The height of the tree is crucial because the runtime (time complexity) of the binary search tree operations is in \(\mathcal{O}(h)\). There are self-balancing binary search trees that ensure that the tree is always well-shaped, e.g. the AVL tree and the Red-black tree.

Whether an ordinary binary search tree with explicit rebalancing operations or a self-balancing tree is preferable depends on the problem and data at hand. Performing measurements with both can give you valuable insights into your problem and lead to a better decision.

When you decide to use a binary search tree it is a good idea to randomize the order of new items before inserting them. In this way the construction of a degenerate tree can be (most likely) avoided and the tree will have an average height in \(\mathcal{O}(\log n)\).


The most important operations on a binary search tree are Search, Insert and Delete. For a well-shaped tree these operations have a time complexity in \(\mathcal{O}(\log n)\).


The implementation of the search-method can be directly derived from the rules defining a binary search tree (see above). It can be achieved as follows.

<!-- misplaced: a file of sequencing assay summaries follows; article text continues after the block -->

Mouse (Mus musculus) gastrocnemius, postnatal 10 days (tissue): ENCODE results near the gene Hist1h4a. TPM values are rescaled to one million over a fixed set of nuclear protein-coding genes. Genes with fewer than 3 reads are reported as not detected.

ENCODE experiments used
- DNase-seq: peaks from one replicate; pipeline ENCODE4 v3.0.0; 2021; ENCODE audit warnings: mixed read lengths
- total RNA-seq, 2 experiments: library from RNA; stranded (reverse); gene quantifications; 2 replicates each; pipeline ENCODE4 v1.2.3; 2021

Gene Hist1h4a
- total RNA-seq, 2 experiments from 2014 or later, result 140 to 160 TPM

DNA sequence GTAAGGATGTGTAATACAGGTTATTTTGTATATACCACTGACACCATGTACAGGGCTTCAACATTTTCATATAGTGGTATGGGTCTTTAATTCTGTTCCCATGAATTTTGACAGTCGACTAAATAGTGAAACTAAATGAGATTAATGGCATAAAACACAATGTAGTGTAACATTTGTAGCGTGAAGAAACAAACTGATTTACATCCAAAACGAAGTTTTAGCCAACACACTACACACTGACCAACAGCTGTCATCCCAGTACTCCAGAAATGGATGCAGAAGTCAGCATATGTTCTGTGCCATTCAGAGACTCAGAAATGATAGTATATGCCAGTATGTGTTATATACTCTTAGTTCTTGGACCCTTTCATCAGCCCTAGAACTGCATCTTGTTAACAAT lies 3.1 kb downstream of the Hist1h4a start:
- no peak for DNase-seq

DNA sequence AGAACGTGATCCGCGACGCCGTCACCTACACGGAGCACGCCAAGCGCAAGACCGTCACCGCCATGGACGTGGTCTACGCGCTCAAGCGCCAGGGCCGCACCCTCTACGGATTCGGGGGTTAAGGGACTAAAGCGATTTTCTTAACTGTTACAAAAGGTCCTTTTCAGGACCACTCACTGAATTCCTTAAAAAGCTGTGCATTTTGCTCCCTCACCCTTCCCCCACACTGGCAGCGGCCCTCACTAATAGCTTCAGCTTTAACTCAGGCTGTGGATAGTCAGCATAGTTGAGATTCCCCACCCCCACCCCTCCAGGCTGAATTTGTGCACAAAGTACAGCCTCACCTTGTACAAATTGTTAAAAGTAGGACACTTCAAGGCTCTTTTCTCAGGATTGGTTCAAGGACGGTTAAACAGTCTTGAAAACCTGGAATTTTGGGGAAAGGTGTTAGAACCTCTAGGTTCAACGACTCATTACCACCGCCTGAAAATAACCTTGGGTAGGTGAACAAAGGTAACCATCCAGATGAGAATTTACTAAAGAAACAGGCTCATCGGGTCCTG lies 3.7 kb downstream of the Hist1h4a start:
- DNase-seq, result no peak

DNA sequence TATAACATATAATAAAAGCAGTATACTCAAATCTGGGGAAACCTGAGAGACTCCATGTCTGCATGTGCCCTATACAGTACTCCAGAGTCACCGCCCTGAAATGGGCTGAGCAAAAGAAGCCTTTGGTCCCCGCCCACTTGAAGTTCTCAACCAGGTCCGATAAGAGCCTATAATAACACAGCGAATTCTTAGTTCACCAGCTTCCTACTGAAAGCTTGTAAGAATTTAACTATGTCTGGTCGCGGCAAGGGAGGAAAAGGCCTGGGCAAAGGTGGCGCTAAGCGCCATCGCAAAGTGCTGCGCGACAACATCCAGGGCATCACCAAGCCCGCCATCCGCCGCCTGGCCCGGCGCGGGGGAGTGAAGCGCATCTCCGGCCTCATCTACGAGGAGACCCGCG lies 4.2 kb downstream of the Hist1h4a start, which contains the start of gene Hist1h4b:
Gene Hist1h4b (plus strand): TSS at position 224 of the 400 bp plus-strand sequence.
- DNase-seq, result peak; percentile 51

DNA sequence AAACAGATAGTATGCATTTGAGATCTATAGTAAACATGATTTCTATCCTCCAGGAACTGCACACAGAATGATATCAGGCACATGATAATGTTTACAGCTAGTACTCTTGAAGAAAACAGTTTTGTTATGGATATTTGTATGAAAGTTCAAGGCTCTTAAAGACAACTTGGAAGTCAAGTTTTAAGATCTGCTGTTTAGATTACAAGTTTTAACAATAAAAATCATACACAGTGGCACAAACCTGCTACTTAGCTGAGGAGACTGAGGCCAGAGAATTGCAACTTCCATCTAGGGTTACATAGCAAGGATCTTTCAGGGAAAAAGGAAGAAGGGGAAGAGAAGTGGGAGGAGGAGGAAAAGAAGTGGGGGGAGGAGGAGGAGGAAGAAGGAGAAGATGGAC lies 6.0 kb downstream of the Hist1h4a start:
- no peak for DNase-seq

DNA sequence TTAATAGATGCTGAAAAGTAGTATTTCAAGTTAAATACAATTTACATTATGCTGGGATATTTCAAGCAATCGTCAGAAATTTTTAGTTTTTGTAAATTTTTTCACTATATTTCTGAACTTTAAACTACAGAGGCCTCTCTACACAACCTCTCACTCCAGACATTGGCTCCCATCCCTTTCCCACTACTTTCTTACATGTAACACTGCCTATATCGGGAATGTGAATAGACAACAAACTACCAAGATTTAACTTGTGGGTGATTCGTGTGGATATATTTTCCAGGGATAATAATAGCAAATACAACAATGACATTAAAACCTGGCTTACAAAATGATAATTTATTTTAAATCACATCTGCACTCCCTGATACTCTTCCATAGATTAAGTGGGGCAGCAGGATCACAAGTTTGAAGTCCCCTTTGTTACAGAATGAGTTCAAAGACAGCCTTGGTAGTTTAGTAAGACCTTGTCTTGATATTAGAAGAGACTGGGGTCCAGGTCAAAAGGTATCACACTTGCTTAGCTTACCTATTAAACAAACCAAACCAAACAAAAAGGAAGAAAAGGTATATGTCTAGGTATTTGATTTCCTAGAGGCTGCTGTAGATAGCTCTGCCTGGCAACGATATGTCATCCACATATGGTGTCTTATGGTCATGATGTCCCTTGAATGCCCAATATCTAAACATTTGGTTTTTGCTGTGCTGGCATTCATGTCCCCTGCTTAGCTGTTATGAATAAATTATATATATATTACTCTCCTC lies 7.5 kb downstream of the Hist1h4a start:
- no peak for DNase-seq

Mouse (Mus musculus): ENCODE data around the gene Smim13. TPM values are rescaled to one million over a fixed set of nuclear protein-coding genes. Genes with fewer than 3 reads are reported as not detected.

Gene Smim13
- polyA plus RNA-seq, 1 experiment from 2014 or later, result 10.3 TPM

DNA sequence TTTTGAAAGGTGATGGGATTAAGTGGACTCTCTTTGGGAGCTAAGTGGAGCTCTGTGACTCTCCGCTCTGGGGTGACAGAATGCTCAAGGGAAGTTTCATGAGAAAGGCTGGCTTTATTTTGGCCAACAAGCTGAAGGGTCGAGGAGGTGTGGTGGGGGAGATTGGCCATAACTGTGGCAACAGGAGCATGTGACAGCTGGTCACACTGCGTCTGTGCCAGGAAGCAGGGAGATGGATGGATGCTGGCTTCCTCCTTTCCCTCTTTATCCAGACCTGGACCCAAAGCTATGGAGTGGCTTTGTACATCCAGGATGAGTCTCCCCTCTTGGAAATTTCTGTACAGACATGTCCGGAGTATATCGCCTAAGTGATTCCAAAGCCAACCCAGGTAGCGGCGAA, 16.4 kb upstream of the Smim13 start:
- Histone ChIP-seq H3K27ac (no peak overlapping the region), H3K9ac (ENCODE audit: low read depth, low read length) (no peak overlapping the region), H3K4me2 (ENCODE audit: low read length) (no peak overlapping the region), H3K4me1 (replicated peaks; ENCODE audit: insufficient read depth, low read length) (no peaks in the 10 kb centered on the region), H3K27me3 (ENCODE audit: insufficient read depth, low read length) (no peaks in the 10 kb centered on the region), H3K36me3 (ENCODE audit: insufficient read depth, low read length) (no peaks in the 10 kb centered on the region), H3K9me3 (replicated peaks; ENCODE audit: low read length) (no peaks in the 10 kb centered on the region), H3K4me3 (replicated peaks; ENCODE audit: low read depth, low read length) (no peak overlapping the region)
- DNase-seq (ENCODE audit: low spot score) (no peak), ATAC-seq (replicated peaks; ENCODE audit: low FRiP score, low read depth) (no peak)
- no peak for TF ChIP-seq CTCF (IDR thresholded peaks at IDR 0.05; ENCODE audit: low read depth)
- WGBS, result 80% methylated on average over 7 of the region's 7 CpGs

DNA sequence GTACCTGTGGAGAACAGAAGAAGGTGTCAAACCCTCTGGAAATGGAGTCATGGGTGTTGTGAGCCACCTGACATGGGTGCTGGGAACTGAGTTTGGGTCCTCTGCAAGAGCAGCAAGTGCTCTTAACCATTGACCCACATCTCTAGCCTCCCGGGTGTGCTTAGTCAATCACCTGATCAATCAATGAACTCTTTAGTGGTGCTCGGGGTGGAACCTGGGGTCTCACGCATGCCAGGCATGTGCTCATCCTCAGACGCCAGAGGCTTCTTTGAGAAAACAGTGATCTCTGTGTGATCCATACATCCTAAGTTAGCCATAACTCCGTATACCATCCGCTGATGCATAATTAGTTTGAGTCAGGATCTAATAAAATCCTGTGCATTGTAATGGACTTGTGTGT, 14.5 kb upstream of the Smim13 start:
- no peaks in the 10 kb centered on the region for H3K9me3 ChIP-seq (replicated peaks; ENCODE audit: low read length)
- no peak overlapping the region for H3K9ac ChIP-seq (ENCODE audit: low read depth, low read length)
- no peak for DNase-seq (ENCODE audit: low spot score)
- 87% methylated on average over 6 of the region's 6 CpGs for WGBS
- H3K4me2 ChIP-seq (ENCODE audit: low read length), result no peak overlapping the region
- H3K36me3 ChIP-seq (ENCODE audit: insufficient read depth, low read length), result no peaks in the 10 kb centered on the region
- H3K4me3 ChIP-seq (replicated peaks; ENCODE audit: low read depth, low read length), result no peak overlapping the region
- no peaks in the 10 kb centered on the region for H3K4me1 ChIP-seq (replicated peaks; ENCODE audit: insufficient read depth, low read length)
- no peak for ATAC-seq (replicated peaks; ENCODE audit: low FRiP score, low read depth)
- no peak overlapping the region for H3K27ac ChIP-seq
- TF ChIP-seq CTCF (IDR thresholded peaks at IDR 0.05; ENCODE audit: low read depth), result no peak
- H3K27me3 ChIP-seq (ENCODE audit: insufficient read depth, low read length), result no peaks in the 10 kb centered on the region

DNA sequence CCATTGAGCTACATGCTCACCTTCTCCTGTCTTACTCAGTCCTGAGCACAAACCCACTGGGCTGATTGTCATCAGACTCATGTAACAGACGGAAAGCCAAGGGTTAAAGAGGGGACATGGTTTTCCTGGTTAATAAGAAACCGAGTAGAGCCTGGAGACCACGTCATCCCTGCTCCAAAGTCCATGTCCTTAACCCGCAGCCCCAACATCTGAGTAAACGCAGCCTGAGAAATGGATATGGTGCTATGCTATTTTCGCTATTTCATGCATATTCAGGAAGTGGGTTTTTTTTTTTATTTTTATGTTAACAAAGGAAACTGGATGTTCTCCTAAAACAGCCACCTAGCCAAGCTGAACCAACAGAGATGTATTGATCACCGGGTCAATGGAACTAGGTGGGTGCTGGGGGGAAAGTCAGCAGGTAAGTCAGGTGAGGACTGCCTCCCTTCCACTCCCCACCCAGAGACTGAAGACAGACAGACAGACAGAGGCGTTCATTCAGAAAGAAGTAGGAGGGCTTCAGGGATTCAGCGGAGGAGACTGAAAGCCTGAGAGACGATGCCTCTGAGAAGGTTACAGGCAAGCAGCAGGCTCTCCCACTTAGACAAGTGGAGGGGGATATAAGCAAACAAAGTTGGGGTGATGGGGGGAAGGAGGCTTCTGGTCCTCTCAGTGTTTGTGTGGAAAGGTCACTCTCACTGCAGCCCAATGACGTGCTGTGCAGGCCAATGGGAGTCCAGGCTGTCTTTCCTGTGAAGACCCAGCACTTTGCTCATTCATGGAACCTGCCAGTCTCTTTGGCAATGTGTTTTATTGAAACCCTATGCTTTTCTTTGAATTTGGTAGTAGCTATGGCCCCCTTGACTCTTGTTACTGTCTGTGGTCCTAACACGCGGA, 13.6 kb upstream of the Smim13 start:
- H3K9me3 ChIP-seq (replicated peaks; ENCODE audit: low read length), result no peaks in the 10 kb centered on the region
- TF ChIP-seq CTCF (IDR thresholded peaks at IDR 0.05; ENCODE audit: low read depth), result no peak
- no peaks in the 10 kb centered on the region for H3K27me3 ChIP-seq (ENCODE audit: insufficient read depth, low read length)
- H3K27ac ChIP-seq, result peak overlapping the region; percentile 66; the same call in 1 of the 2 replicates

Start the search at the root node and compare its key to the key you search for. If they are equal, the node of interest has been found. If the key you are looking for is smaller than the key of the node, continue the search in the left subtree, otherwise continue the search in the right subtree. The search ends either if a node with the same key has been found or if there is no more subtree to dive into. In the latter case a node with the given key does not exist.


Once we know how to search for a key, the insertion of a new node is rather simple. First, search for the key of the new node in the binary search tree (pretend that it exists). Secondly, add the new node into the position where the search (unsuccessfully) ended.


In order to delete a node with a given key we can once again start with a search for the key in the tree. If the found node has no children (it is a leave node), we can simply remove the node from the tree. If it has only one child, replace the node with its child. On the other hand, if the found node has two children, things get a little bit more complicated. In this case the idea is to replace the node with its successor, which is the node with the smallest key in the right subtree. In order to accomplish that the successor node has to be found and deleted first. Since this node has the smallest key in the subtree, it has no left child and can hence be deleted via the cases already discussed.

Tree Traversals